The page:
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Fisher Making Quick Jump from College to Pro Ball

Fisher Making Quick Jump from College to Pro Ball

| On 20, Jun 2014

Every student who leaves college has a nervous feeling as they set out into the real world to look for a job and pursue a career.

For Mahoning Valley Scrappers shortstop Austin Fisher, finding a job and career took only about three weeks while the adjustments continue. Fisher is currently the highest drafted player from the 2014 First Year Player draft to be assigned to a team.

The 6-foot, 1-inch, left-handed hitting infielder from Kansas State University was selected in the 13th round of this year’s draft. As a member of the Wildcats he was First Team All-Big 12 and a Brooks Wallace Award Semifinalist in 2013. He is on the watch list for the Brooks Wallace Award again this year. Fisher hit .361 in 2013 at Kansas State during his sophomore year and .300 this year in 2014. Upon signing his contract, Fisher was immediately assigned by the Indians to Mahoning Valley where he will serve as the team’s shortstop this season. He welcomes the challenge of transitioning quickly from the college game to a minor league season.

“I’m excited and glad they sent me out right away,” Fisher said. “The sooner I get out here, the more at-bats I can get and quicker I can get adjusted.”

Fisher’s adjustment from college to professional was a bit of a whirlwind to start. He was drafted on the final day of the draft on Saturday, June 7, signed his contract shortly later and flew from his home in Kansas to join the Scrappers in Mahoning Valley in time to be in their Opening Day lineup just six days later.

“I had a couple flights, got delayed at Chicago O’Hare for about four and a half hours, got in (Tuesday), had a bunch of physicals and then got out here practicing,” Fisher said the day before the Scrappers season began. “I’m just trying to get adjusted as fast as possible.”

For Fisher, the adjustment from the college game to the professional game is tough, but joining he has to join a Scrappers team that has had the nucleus practicing in extended spring training in Goodyear, Arizona since March. Most players know one another and have played along side each other for months, if not a couple years. Fisher was still the shortstop at Kansas State just a month ago. However, he’s learning names and becoming a member of the group as quick as he can.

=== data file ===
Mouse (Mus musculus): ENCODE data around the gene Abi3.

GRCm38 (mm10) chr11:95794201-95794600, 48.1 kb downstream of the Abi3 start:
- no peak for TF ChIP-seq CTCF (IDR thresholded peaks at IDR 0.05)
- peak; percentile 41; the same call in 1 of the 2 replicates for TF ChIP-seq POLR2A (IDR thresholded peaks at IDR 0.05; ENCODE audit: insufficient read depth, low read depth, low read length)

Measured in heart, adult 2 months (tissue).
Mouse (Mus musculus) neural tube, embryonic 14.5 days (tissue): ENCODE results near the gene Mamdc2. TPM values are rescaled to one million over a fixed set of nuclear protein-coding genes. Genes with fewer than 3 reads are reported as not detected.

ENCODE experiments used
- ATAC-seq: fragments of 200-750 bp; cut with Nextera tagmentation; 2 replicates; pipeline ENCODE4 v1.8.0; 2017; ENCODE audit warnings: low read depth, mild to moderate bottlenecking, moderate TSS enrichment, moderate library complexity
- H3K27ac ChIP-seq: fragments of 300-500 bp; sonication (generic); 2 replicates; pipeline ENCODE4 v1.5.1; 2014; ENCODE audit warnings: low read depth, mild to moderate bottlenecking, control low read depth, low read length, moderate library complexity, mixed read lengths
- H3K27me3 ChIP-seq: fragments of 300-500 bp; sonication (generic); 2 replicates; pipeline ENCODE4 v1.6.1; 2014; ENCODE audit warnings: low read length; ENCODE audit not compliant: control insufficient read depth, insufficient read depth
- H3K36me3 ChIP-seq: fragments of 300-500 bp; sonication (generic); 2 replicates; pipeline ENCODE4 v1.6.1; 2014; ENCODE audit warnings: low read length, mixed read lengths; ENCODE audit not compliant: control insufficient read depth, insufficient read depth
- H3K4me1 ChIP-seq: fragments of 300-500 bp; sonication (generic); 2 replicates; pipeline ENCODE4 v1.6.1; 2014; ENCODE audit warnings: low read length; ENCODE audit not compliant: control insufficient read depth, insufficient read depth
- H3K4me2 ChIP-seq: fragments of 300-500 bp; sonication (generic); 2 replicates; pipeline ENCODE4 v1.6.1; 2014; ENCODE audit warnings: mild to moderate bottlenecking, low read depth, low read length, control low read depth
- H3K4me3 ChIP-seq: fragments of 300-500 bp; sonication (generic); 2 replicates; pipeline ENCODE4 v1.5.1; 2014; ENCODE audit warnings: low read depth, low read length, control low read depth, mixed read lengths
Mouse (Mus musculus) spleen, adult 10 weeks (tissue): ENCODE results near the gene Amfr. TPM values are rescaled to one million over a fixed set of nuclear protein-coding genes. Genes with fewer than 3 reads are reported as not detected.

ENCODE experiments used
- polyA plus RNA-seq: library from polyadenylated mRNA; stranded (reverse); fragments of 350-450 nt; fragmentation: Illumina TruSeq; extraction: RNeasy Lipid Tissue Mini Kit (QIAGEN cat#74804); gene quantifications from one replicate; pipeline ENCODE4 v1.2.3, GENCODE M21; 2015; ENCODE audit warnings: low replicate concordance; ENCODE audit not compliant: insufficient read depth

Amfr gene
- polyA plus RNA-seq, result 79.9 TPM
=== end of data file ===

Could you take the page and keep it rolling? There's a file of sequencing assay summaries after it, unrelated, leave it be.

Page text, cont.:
“They all know each other but I’m trying to meet people and learn everyone’s name as fast as possible,” Fisher said. “Everyone is very friendly.”

Another transition most college students have as they enter their new career is finding a place to live. For Fisher, he has a host family for the Scrappers’ season—an experience he’s never had before.

“I’ve never stayed with a host family before,” Fisher said. “They are very welcoming, very nice. They have a couple rules, but we should be able to follow those pretty easy and it should be fine.”

With a career and residence in hand, Fisher has begun his career quickly—but with limited results, so far. Fisher is just 2-for-14 in his first four games on the field. He’s helped lead the infield and the Scrappers to an early 3-3 record, just a game back of first place. A slow start, in such a small sample size, isn’t reason for concern. Scrappers manager Ted Kubiak does feel the adjustment for college players who go straight onto a professional team is a little more difficult than most of them would like to admit.

“If you ask every one of them, probably to a man they will say that it’s not that different, but it is,” Kubiak said. “It’s not that what they’re seeing is that much better than what they’ve played against, but doing it every day against the top guys night after night, that’s hard.

The Scrappers just completed their first home stand—splitting a rain shortened two game series with the Auburn Doubledays—but by the time they return, first round draft pick Bradley Zimmer should officially be on the team’s roster. Zimmer was signed on Tuesday and is expected to join the team on their four game road trip to Batavia and Auburn. Fisher is already joined by Jordan Carter, J.P. Feyereisen, David Speer and Drake Roberts in making the quick conversion from college to the professional game.

But like any college student starting their career, Fisher has some advice from mentors and parents. For Fisher, the words of his father, David, could provide more helpful than most. David Fisher was a 29th round selection of the Philadelphia Phillies in the 1992 MLB Amateur Draft. He played five seasons in the minor leagues, including a season as a Batavia Muckdog, the team Austin and the Scrappers currently trail by one game in the New York-Penn League standings.

“He had a long career and hopefully I can match that,” Fisher said of his father. “I know learning from him has been great and he’s taught me a lot of things over the years. I just try to take what he gives me and use it to the best of my ability.”

Fisher’s family won’t be able to make the trip from Kansas to see him play until July. In the meantime, he’ll start his new career on his own, but with some sage advice from his father.

“Be aggressive,” Fisher said. “Put your head down and go to work. Don’t be an issue. Be the one they’re looking to as the solution to the problem.”

A quick transition from college to career, a new work place and a new residence along with advice from dad, new starts in baseball seem quite similar to those entering other lines of work.

Photo: Mike Brandyberry/DTTWLN photographer

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